December 21, 2003 - Fon is Fun: Peace Corps Volunteer Lingo by Benin RPCV Chris Starace

Peace Corps Online: Directory: Benin: Peace Corps Benin : The Peace Corps in Benin: December 21, 2003 - Fon is Fun: Peace Corps Volunteer Lingo by Benin RPCV Chris Starace

By Admin1 (admin) ( - on Sunday, December 21, 2003 - 11:20 am: Edit Post

Peace Corps Volunteer Lingo by Benin RPCV Chris Starace

Peace Corps Volunteer Lingo by Benin RPCV Chris Starace

Fon for Peace Corps Volunteers:

picture credit

.WAV Files

Jlodagbe- Volunteer. "Jlo" means will as in the will to do something. Dagbe means good. Put them together and you get "good willed" or "volunteer"

Nye we jlodagbe Amelicanu - I am an American Volunteer.

Keke, kekekunto, na kun keke ce - Bicycle, a bike rider, I'm going to ride my bicycle. Bike rider is Keke (Bicycle) + kun (ride) and to (father) Both men and women who ride a bicycle are "fathers of bike riding." All Peace Corps Volunteers are issued a Mountain Bike (...usually a pretty nice one. I had a new Trek Mtn. Bike outfitted with lights and an bags). Peace Corps used to issue motorcycle, but because there were so many injuries, they did away with them.

Un do akwe a- I don't have any money. - This is a dilemma which plagues every volunteer. The problem is that most international aid agencies who operate in Benin are in the business of giving money to build projects such as schools, latrines, workshops for cottage industries and cooperatives. Peace Corps' philosophy is based on teaching people and not giving out money. The effect this has on volunteers is that everyone they work with has the expectation of getting a project. It can be very frustrating when you are trying to teach people skills and you get the feeling they are only humoring you and waiting for akwe (money).

Un wa kplon mele - I came to teach people. As a Peace Corps Volunteer, your roles is more of a teacher, trainer, and a consultant than anything else.

Na blo xwe we do Benin kpo na leko do Yovotome- I'm going to be in Benin for two years, and them I'm going back to the US.

Xwetenu a na yi do Yovotome?- When are you going back to the US?

Mewi- Black Person- (see discussion on Yovo). Volunteers sometimes resort to calling the Beninese Mewi when they get fed up being called Yovo. I've said it many times and no one ever got upset because it means nothing more than "black person." Volunteers say it in hopes of making a point: that its not fun for others to single you out for the color of your skin and tease you about it, but it never seemed to work for me. They usually said, "yes, I'm a Mewi and you're a Yovo," and it gets you no where. Even though you would like to make everyone understand that it really bothers you to be called Yovo, it's a fruitless effort, and you have to accept being called a Yovo constantly. The only chance you have is to convince your friends and people you see often to refrain from using the word. This will take many months at best.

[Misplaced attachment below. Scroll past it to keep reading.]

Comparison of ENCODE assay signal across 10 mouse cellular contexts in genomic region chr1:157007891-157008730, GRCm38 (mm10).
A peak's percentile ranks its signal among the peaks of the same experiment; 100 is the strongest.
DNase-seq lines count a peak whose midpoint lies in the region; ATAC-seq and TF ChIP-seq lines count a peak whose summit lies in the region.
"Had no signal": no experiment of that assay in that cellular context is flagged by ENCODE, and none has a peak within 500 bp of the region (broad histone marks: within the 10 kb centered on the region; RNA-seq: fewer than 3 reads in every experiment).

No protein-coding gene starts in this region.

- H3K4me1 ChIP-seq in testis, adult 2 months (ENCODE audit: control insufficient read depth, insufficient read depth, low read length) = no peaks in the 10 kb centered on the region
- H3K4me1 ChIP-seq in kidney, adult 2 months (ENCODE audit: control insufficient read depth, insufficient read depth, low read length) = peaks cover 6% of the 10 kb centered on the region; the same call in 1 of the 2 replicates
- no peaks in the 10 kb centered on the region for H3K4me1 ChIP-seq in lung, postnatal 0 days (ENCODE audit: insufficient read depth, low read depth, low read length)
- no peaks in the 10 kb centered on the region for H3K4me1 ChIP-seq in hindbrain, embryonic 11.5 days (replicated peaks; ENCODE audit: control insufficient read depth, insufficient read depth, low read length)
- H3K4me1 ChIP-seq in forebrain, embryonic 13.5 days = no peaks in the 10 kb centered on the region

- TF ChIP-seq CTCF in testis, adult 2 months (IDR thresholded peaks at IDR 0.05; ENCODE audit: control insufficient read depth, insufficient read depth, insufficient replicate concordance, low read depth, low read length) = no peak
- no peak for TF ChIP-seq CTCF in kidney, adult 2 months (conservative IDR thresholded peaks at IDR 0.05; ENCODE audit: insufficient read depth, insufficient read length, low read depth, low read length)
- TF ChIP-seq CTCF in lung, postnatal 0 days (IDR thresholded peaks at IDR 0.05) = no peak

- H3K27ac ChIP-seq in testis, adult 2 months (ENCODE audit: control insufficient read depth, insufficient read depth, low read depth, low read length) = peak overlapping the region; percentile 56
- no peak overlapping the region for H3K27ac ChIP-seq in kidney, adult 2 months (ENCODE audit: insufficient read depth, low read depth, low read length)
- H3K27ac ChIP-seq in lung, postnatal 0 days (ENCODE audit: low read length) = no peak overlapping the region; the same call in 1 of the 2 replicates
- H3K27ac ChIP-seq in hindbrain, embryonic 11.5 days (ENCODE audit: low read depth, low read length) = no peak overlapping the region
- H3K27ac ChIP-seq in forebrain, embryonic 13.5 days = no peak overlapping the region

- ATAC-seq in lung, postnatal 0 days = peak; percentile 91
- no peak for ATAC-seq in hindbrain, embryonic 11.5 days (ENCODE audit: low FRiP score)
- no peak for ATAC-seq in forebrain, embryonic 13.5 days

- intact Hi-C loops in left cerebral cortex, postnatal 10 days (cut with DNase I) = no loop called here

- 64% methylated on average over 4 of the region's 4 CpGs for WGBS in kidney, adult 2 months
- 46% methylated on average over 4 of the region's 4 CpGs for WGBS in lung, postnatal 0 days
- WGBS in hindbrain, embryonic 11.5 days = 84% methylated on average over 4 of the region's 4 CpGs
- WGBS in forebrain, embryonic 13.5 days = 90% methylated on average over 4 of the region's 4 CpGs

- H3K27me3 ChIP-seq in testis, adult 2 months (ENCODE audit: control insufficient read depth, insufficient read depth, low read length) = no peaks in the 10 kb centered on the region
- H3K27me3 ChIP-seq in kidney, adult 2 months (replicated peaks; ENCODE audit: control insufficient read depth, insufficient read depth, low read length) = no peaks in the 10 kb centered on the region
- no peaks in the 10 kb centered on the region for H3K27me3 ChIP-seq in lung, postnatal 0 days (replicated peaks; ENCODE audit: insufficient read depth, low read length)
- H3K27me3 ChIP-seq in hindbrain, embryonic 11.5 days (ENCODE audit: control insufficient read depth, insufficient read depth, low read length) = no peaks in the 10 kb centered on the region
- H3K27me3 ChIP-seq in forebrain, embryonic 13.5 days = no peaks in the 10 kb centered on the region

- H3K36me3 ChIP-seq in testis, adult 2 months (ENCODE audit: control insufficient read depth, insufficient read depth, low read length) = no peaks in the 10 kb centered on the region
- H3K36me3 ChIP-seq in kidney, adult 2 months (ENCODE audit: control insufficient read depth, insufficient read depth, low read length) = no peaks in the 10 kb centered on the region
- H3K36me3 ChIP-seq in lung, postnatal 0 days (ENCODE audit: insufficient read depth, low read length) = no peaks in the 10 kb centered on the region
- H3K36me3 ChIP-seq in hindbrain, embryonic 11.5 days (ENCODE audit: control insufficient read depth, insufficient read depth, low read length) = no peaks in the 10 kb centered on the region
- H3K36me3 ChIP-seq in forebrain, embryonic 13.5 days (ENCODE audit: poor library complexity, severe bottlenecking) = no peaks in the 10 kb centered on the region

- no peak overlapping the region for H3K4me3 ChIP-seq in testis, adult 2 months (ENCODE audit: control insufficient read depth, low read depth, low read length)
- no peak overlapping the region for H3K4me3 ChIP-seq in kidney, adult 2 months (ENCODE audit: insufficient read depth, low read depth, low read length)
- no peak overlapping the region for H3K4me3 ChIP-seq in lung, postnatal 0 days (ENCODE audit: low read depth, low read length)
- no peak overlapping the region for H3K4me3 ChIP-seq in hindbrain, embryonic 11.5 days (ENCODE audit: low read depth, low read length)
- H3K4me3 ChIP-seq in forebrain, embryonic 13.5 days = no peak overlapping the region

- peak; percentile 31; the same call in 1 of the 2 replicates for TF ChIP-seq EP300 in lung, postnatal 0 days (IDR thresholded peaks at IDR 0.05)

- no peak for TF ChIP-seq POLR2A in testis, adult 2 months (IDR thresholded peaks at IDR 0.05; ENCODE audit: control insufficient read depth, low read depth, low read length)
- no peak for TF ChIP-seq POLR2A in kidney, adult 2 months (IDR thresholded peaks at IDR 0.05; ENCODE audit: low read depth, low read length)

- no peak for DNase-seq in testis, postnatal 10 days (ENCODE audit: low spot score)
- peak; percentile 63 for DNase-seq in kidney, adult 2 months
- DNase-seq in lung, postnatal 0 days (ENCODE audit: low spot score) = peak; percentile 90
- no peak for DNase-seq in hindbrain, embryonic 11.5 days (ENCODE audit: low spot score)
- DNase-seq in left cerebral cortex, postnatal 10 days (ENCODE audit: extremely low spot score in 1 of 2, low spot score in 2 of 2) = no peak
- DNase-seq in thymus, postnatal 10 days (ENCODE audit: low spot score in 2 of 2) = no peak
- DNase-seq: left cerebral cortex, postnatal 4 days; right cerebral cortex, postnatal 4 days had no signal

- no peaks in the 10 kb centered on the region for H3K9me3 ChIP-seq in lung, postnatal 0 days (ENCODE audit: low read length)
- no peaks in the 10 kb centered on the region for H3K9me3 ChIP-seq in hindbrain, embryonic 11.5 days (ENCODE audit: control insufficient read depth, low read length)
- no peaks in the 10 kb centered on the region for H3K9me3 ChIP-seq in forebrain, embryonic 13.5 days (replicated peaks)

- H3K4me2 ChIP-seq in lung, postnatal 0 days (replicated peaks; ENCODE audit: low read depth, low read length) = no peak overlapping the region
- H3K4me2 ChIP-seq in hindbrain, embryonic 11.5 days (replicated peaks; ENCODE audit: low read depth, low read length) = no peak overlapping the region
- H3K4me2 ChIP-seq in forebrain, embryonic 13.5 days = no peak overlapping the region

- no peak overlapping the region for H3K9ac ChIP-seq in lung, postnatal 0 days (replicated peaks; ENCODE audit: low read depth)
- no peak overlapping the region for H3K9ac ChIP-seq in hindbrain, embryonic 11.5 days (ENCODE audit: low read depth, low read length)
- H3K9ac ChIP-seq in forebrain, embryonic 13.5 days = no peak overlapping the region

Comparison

Yovo Jawe- The Yovo is Coming. As a Peace Corps Volunteer you will be riding your Peace Corps issued mountain bike everywhere unless you live in a big city like Cotonou, Parakou, or Abomey where you can walk or take a motorcycle taxi. There are almost never any sidewalks so pedestrians must walk on the roads and narrow foot paths. You have to constantly ring your bell to tell people you're coming so they don't wander into your path.. Sometimes I got tired of ringing the bell and instead said, Yovo Jawe. They usually cracked up and got out of the way faster.

Clingon-Clingon- More onomatopoeia. Means (cling! cling!) In Benin your only means of transportation besides walking and taxis is your PC issued Mtn. Bike. If your handlebar bell is broken, then this is the word to use. This will show you are an insider. (see Yovo Jawe for more info.)

Glegan- Chief of Fields SED (Small Enterprise Development ) - formerly SBD Small Business Development volunteers are assigned to work with CARDER, which is a government rural extension agency that has offices in most large towns throughout Benin. CARDER (an acronym for which I forget the words) hires Beninese people to teach villagers important skills, most which revolve around organizational development, agriculture, and hygiene. The villagers associate CARDER mainly with the agricultural training and call most people who work for CARDER Glegan. If you are an SED volunteer you will be partnered with a Glegan for the two years.

Fon Related Pages: Home About Fon Help on Listening to .WAV Files The Most Important Greetings Special Requests from Users Greetings that State the Obvious Basic Phrases Questions Grammar and Pronunciation Useful Vocabulary Fon for Peace Corps Volunteers Voodoo The Final Test

Non Fon Pages: My Pictures of Benin Benin Related Links Guest Book Maps Stories From My PC Diary Beninese Food Recipes New Content! Peace Corps Q & A Benin Books and Music

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Story Source: Fon is Fun

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